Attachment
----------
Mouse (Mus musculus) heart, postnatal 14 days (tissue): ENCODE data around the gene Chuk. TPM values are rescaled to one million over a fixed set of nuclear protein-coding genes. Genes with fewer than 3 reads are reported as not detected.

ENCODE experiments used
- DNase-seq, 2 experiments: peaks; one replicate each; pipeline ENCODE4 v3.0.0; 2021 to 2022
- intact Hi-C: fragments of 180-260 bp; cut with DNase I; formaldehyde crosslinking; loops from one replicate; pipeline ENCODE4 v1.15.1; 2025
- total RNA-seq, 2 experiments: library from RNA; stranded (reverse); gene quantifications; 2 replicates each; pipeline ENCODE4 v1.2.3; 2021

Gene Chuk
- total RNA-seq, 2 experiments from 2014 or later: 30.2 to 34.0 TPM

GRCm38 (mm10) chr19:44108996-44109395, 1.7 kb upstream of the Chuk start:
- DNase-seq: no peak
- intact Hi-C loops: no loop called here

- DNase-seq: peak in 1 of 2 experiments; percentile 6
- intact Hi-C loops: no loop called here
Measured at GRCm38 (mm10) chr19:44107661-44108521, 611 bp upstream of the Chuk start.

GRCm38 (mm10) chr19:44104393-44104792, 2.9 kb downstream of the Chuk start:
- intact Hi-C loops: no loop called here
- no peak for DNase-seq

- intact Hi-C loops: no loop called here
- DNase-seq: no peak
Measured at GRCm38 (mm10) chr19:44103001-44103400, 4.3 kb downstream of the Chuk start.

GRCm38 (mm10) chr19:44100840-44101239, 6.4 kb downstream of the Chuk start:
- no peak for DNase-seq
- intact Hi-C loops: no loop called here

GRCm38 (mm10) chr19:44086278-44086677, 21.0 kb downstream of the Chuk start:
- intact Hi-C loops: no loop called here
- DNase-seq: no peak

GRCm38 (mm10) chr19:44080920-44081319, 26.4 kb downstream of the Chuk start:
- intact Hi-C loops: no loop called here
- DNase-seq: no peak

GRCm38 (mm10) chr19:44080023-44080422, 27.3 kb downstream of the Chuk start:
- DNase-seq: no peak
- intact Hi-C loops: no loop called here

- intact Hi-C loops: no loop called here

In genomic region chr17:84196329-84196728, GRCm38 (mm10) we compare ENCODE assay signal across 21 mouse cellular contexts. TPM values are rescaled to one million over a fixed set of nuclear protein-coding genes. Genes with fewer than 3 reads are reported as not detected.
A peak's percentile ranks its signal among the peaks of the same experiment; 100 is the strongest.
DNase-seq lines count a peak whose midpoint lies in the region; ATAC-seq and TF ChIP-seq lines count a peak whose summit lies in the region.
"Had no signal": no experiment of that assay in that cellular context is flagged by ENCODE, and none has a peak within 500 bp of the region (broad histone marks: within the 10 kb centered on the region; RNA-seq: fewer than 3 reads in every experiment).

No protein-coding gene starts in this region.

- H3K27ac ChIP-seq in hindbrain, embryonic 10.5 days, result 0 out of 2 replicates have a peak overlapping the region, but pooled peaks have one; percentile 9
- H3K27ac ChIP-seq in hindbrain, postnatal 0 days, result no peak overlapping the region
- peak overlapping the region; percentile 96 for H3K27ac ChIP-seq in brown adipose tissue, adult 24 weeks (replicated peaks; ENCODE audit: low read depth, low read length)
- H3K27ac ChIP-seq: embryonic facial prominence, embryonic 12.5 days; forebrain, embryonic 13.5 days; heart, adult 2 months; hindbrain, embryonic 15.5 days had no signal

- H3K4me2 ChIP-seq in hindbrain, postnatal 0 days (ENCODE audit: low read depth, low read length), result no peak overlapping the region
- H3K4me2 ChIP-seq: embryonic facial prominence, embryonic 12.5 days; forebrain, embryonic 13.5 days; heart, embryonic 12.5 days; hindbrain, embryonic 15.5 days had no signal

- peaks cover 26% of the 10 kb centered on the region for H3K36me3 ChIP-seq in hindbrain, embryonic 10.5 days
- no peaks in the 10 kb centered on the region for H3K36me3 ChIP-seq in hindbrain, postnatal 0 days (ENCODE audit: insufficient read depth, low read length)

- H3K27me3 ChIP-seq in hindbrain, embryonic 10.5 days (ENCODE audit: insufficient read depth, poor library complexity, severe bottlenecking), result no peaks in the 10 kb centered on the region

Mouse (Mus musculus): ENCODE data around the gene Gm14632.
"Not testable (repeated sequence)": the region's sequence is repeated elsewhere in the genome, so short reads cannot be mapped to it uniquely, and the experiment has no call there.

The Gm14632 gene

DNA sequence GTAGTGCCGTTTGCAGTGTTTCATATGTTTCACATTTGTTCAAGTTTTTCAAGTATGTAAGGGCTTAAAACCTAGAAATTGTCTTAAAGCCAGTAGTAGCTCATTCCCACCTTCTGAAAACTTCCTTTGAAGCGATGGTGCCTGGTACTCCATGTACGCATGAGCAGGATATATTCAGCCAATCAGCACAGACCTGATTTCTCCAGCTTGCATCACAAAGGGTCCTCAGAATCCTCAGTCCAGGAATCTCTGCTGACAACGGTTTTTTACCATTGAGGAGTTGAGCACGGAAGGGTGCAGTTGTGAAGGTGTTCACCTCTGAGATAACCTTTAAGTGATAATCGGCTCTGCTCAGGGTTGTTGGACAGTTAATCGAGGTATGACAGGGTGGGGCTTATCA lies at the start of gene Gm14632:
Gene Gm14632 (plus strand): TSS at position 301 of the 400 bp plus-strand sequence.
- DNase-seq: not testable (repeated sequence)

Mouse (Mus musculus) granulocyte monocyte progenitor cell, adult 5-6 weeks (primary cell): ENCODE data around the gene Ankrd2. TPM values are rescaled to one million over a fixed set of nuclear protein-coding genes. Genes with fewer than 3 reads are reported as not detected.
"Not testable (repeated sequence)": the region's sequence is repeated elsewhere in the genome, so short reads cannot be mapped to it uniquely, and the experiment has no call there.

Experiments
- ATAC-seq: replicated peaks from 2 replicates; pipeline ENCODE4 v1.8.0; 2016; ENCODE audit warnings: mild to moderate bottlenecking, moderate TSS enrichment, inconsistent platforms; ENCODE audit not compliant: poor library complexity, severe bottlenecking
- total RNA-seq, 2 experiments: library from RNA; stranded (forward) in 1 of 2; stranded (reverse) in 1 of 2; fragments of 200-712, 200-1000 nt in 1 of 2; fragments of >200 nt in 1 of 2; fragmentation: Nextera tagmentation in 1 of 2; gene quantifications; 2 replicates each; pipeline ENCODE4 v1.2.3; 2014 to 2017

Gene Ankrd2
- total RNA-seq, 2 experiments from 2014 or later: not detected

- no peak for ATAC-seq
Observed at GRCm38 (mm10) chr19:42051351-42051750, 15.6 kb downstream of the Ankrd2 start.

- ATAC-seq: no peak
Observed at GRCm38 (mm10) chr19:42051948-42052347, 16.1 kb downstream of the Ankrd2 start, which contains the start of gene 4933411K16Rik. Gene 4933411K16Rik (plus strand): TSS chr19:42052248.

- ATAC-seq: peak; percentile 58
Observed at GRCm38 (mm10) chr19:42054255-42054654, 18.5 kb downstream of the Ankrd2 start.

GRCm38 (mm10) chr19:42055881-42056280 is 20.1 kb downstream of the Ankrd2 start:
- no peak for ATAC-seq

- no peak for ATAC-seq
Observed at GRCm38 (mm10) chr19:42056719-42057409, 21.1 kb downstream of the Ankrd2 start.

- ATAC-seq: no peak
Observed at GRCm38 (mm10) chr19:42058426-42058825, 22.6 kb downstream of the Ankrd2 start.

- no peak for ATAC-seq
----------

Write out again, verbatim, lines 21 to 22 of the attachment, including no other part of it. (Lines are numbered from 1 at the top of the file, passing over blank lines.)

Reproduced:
- no peak for DNase-seq
- intact Hi-C loops: no loop called here